A large number of sex addicts have attention deficit hyperactivity disorder (ADHD)

Dr. Rory Reid of UCLA did research in 2007 and 2011 in which groups of men in treatment for sex addiction were assessed for ADHD and in which 23%-26% were found to meet the criteria for adult ADHD.  Almost all of these (97%) were of the “predominantly inattentive type” rather than being predominantly hyperactive. (The prevalence of ADHD in the general population is 3-5% according to Reid.)

Can impulsivity or low self-concept explain the correlation?

Dr. Reid also gathered evidence about whether ADHD might be “driving” sex addiction due to the impulsivity of people with attention deficit as children.

He found that it is not impulsivity but the detrimental affects on self-esteem suffered by children with ADHD that causes them to seek to self-medicate with drugs or sex to cope with their poor self concept and low self confidence. (This argument rests on the fact that many adults with ADHD began as children with ADHD.)

The low self-esteem explanation makes sense in light of the fact cited by Dr. Reid that 11-35% of people with chemical dependency and pathological gambling also have adult ADHD.

Perhaps ADHD is so hard on children’s self esteem that they look for any drug they can find to cope with the pain.  As children, virtually the only drug available is sexual self-soothing.

Posttraumatic dissociation may look like ADHD

Dr. Patrick Carnes has talked about sex addiction as, among other things, an “Attention Deficit Disorder.”

Problems that resemble what we think of as Attention Deficit Disorder are evident in those cases where the person has a traumatic history leading to dissociative splitting, or dissociative avoidance.  In such cases the person cannot stay present and focused due to automatic reactions of fear learned earlier in life.  They “zone out” or freeze.

Most sex addicts have experienced trauma in the form of disturbances in their early attachment bonds to their parents or caretakers.  Maybe the addict’s inattentiveness and poor ability to focus in addicts is related to childhood experiences.

Diagnosing ADHD

I have worked with dozens of kids diagnosed with ADHD.   It seemed to me that most of them had problematic attachment histories and dysfunctional families.  I suspected that a large number of them were experiencing various trauma reactions, including dissociation rather than true ADHD.  (The best assessments for ADHD incorporate a battery of neuropsychological measures rather than relying on pencil and paper tests.   Such tests are more discriminating but they are not routinely used.)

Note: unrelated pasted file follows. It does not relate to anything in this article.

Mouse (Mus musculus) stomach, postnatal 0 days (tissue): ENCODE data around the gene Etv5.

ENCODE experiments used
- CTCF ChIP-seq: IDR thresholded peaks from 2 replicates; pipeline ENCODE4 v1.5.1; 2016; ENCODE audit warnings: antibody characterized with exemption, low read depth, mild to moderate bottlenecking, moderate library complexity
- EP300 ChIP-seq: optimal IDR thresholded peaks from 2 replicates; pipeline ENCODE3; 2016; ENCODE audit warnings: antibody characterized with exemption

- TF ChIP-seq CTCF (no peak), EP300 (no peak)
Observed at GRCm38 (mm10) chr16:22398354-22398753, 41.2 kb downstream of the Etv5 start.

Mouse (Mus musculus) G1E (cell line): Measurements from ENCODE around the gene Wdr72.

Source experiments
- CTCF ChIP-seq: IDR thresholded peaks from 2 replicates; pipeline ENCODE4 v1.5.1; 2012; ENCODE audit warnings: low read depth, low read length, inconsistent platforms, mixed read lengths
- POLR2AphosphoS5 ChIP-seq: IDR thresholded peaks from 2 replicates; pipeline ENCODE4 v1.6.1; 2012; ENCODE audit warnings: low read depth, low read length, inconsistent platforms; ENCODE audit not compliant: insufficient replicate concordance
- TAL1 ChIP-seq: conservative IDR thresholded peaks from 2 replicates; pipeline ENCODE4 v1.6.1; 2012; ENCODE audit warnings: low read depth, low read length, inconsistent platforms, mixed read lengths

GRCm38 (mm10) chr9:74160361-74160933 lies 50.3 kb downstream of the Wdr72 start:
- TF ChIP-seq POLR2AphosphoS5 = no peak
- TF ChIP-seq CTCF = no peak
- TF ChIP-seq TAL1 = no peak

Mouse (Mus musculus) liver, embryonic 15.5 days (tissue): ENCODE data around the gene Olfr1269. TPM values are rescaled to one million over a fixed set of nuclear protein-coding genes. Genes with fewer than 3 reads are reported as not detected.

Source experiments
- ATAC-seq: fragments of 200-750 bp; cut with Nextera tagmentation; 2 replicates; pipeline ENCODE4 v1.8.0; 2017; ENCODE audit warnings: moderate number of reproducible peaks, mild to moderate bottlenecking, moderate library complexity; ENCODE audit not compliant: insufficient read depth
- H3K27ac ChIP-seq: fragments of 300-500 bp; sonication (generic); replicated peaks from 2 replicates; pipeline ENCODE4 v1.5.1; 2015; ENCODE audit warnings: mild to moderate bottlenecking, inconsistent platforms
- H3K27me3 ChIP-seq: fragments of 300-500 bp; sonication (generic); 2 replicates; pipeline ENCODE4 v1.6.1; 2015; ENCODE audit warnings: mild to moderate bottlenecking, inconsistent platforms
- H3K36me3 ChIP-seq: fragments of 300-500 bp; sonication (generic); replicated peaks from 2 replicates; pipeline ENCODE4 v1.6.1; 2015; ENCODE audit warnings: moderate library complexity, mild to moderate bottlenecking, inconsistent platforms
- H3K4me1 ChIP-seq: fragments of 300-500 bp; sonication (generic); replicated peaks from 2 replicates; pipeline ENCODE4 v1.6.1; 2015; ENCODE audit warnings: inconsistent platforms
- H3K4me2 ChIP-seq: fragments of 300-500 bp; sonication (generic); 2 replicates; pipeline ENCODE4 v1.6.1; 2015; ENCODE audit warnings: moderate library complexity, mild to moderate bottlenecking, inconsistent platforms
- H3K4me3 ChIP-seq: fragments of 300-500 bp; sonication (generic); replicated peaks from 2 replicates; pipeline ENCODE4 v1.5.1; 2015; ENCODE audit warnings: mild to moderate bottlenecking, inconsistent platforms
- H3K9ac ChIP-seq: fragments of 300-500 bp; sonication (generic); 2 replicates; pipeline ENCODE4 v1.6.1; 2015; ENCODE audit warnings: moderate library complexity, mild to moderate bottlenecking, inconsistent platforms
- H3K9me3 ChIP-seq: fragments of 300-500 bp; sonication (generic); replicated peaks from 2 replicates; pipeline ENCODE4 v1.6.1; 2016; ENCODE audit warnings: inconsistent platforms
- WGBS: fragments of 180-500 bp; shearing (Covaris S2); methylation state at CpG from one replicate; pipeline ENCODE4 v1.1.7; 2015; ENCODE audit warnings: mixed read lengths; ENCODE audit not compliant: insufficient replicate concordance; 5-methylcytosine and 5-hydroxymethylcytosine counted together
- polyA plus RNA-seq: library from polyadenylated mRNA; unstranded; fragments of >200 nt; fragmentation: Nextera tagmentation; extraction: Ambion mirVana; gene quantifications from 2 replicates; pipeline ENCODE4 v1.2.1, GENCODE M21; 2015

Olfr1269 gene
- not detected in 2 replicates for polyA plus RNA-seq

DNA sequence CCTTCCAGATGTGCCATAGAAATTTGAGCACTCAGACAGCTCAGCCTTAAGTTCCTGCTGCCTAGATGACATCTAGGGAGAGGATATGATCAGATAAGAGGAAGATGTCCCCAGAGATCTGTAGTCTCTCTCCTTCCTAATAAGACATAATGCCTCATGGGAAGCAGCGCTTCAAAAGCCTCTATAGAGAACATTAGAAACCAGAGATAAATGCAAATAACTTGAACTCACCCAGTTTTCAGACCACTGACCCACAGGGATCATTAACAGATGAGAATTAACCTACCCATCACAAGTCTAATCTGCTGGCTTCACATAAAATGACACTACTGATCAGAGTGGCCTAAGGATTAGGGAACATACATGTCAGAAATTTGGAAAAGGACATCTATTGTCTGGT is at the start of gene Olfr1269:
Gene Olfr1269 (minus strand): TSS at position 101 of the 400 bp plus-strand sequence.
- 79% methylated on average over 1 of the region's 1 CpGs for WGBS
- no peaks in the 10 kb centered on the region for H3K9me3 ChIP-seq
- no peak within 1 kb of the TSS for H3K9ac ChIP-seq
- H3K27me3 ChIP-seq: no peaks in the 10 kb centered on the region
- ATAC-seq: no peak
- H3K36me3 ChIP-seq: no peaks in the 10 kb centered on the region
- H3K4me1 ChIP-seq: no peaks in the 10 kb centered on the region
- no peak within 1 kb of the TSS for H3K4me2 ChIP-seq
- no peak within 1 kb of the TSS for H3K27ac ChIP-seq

So maybe these children were protecting themselves from stressful or traumatic life experiences like rejection, abandonment threats, or outright abuse by dissociating as a way to numb the pain.

As adults such people would “meet the criteria” for ADHD when in fact they simply had a life-long post traumatic response of detaching their attention and zoning out.  These people would also be at risk for sex addiction and other addictions.

But this implies that many more addicts should have ADHD-like symptoms such as inattentiveness and distractability.  In reality maybe they do.

Many sex addicts report ADHD symptoms when asked

More sex addicts feel that they have ADHD than are professionally assessed as meeting the criteria for ADHD.  Dr. Reid also reported a study in 2004 in which sex addicts filled out self-report questionnaires.  That study found that 67% of sex addicts subjectively reported symptoms of ADHD!  This finding supports the idea that there is something else going on, something like post-traumatic splitting or dissociation.

The difficult question is which came first, a “true” attention deficit disorder followed by low self esteem and later by addiction, or the early stressful attachment history followed by all of the above?

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  1. This article causes me to wonder if a sex addict with ADD like symptoms were to undergo deep trauma work if their symptoms and zoning out and deep insecurities would diminish to the point of no longer an issue in their lives.

    • I think you are right. But generally they need to be abstinent from acting out behavior for a while first because it’s hard to do deeper work with someone who is using a “drug”.

  2. Have you ever experienced the change in a client from someone who had ADD symptoms, but then, after deeper work,”lose” those symptoms?

    Is there any research showing help/improvement in sex addicts ability to cope and embrace their therapy better with ADD medication?

    • I don’t know of such research. I see addicts having fewer attention problems after sex addiction recovery.

  3. If 67% of any group self identifies with a diagnosis, does the diagnosis itself need to be refined by adding more excluding criteria?
    I believe it is the author Pete Walker who made a comment to the effect that if the underlying role of child maltreatment was accurately acknowledged when making psychological diagnoses, the DSM would only be three pages long.

    • Very funny/sad and true. The DSM is loaded with disease entities that are really symptoms.

  4. I have been in SA for about 19 months now, and I believe I have achieved a level of recovery beyond just sobriety. I feared working with others believing that I’d never be able to really listen to another addict. But one of the first things I noticed in my new state of living in the “Fourth Dimension” was a new-found ability to focus on others. in fact, many of my fellows in meetings and on phone calls tell me that they find me easy to talk to, that I really “listen”. Wonder if that’s a common byproduct of moving into Recovery?

    • Yes, you bet. Recovery is all about connecting with things and people outside yourself. Capacity for empathy comes with good recovery over time.

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